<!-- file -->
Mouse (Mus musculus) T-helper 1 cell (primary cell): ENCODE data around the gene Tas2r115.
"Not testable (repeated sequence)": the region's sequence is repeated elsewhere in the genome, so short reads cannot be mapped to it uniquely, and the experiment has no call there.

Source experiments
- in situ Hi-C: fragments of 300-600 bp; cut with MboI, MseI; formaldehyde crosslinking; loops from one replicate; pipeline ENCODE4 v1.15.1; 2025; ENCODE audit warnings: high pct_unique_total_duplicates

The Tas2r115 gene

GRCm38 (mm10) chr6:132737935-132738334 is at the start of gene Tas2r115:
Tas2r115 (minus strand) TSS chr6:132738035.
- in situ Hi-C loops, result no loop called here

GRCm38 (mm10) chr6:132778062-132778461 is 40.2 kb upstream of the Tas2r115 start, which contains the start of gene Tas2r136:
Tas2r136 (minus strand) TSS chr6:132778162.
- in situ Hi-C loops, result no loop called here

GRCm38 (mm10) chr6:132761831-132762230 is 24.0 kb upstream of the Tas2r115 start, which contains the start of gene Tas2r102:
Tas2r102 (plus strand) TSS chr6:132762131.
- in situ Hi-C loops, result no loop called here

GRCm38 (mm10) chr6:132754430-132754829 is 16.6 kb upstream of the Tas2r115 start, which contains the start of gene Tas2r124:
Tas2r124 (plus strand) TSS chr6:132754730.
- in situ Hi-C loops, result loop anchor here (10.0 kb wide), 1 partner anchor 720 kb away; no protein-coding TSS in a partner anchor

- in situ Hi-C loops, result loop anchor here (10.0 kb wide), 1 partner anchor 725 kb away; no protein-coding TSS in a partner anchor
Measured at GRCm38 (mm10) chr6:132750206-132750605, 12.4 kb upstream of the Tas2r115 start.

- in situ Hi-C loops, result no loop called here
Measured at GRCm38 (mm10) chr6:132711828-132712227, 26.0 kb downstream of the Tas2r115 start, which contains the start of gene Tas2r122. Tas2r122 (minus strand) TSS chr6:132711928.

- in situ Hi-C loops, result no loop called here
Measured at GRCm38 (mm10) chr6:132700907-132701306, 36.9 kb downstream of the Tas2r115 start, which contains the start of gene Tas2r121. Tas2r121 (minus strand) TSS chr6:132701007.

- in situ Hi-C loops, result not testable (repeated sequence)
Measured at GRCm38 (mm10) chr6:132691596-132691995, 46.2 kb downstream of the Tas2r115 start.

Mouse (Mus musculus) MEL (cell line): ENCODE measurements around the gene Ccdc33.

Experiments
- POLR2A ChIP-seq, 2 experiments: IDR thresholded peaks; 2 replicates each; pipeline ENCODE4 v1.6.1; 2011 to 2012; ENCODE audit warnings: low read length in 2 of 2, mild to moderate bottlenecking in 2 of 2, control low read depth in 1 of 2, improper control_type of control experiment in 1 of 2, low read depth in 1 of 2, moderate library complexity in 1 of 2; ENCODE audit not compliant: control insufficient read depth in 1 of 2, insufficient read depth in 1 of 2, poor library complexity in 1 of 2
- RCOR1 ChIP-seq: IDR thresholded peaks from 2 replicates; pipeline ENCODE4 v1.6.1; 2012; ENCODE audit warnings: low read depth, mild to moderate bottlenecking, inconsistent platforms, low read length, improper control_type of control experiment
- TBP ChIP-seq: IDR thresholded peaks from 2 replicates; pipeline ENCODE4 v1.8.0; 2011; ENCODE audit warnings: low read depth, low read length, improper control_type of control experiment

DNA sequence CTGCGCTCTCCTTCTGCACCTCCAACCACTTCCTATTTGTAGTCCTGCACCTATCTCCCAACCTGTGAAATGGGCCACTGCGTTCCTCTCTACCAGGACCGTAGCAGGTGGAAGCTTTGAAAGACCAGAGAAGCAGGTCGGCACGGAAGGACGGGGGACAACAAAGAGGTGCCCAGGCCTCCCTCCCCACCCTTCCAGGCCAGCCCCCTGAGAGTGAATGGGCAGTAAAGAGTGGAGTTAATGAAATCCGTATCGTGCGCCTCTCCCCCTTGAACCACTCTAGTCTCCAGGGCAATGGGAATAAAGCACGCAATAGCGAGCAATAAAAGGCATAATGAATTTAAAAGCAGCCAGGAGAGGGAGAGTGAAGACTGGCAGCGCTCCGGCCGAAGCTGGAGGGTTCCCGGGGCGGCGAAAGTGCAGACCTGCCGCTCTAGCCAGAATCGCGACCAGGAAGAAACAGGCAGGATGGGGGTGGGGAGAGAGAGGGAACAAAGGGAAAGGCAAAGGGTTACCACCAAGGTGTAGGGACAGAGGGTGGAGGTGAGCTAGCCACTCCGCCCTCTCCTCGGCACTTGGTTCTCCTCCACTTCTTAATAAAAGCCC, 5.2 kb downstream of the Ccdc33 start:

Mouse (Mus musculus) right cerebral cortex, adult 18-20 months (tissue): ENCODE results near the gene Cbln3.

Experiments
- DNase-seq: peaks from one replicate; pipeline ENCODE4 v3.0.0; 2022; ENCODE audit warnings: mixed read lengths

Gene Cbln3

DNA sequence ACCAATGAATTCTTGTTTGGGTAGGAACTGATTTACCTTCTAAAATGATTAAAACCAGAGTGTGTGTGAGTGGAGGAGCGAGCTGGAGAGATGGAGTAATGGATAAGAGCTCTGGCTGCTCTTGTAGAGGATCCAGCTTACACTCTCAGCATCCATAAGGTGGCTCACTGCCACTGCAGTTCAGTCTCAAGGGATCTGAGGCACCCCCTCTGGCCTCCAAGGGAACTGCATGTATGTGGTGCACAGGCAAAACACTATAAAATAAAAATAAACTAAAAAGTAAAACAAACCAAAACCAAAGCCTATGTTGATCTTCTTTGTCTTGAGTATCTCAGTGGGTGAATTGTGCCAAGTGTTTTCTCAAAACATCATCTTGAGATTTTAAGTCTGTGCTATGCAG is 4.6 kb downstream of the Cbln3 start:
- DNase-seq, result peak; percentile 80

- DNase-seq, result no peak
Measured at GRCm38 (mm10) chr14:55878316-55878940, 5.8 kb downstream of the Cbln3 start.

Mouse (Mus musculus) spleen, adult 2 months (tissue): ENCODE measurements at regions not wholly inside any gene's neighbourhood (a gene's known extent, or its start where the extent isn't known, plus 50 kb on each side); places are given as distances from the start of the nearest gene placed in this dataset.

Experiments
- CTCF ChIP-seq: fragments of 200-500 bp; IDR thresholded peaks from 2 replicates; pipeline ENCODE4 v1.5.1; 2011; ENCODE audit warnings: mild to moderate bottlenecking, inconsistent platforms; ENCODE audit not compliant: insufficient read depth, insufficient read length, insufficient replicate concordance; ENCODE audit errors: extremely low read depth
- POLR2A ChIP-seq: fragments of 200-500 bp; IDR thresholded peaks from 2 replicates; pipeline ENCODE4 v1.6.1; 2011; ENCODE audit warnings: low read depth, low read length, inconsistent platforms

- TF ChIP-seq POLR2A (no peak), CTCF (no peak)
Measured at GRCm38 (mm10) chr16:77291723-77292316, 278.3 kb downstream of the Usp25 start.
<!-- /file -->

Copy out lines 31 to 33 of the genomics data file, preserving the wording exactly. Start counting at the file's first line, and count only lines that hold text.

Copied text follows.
DNA sequence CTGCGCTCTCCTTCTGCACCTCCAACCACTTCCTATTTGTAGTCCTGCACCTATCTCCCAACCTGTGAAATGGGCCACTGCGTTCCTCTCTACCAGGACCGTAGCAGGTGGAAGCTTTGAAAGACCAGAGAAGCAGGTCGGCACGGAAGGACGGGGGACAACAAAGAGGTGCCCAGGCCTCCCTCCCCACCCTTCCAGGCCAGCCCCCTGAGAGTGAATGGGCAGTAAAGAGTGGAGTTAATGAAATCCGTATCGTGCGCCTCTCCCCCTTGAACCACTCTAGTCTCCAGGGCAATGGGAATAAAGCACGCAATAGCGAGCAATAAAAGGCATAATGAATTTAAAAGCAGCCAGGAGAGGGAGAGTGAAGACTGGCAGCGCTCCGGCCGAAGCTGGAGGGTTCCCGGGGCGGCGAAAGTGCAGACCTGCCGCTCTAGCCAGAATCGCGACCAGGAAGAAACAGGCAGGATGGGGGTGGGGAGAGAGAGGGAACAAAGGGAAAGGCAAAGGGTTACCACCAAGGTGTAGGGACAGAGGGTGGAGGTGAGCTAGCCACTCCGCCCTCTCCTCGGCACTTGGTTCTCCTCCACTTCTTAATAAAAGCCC, 5.2 kb downstream of the Ccdc33 start:

Mouse (Mus musculus) right cerebral cortex, adult 18-20 months (tissue): ENCODE results near the gene Cbln3.

Experiments